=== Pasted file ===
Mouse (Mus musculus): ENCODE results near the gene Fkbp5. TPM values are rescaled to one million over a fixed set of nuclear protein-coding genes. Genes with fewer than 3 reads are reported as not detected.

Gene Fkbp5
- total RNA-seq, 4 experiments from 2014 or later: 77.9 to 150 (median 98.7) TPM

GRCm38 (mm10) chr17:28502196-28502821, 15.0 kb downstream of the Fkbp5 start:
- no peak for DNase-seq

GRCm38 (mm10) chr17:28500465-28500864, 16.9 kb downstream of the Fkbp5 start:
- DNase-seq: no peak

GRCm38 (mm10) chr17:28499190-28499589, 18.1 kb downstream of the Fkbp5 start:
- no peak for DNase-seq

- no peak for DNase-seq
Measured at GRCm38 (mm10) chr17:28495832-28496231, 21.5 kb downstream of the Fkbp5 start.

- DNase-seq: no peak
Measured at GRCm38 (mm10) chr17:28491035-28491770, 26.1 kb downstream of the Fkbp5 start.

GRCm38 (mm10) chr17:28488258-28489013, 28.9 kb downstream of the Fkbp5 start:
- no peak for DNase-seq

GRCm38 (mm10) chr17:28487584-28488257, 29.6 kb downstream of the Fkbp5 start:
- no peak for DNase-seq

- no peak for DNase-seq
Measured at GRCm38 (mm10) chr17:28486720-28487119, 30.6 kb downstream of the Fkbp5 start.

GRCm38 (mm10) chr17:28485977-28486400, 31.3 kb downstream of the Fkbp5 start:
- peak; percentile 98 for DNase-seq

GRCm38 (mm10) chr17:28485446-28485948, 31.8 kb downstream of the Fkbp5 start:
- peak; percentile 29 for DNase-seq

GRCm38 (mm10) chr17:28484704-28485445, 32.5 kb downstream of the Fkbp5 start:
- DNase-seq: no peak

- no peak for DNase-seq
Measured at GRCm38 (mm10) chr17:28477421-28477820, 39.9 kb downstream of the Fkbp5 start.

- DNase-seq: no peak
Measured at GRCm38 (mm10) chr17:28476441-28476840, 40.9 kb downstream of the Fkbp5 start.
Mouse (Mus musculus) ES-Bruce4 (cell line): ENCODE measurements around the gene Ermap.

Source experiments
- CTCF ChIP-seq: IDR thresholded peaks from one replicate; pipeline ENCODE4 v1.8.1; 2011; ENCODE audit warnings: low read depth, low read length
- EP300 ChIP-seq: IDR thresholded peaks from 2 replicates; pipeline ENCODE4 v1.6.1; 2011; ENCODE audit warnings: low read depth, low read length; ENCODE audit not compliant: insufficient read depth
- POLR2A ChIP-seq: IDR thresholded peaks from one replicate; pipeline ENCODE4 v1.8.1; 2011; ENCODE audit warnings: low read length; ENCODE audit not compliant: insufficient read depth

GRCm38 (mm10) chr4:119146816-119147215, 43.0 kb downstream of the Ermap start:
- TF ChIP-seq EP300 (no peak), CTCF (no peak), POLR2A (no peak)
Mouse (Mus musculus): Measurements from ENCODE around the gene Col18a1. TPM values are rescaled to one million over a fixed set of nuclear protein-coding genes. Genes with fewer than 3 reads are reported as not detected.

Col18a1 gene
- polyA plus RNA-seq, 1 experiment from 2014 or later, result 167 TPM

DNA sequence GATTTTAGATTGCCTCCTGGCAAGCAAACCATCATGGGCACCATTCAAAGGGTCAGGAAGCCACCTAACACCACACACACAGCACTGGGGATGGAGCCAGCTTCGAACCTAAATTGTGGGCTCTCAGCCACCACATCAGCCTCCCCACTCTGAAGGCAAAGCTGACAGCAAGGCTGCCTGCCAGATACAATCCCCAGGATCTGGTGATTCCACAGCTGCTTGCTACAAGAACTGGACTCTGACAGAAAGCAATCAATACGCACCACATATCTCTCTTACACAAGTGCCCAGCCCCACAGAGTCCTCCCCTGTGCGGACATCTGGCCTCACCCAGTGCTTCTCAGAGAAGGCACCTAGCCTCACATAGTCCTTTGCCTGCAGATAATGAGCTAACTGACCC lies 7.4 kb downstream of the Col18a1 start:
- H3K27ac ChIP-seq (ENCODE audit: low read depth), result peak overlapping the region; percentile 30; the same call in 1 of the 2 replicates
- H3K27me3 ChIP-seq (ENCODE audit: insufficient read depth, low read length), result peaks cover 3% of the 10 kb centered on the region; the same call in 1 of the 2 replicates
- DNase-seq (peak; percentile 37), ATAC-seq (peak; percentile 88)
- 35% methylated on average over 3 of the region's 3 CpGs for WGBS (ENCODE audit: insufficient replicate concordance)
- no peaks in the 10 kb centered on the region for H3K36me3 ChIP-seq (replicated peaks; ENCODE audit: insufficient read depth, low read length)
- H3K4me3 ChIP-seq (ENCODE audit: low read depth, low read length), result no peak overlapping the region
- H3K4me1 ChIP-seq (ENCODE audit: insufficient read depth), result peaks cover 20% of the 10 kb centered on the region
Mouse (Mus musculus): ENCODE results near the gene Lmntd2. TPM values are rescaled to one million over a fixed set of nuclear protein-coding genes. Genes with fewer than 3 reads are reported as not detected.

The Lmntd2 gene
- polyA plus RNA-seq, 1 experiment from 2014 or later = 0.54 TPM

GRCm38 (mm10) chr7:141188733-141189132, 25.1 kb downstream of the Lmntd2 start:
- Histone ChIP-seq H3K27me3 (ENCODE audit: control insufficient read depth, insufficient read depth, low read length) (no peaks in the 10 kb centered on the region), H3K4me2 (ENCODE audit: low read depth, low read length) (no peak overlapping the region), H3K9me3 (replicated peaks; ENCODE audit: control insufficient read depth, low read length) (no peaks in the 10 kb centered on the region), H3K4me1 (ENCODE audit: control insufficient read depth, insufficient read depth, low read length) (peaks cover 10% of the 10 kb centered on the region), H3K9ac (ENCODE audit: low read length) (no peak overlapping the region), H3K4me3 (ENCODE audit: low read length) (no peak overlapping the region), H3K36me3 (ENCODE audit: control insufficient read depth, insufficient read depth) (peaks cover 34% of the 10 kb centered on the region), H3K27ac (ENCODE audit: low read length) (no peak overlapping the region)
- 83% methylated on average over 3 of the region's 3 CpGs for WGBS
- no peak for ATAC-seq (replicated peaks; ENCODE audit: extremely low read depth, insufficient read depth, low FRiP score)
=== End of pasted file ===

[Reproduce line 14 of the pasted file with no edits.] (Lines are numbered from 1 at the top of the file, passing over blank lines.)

GRCm38 (mm10) chr17:28488258-28489013, 28.9 kb downstream of the Fkbp5 start: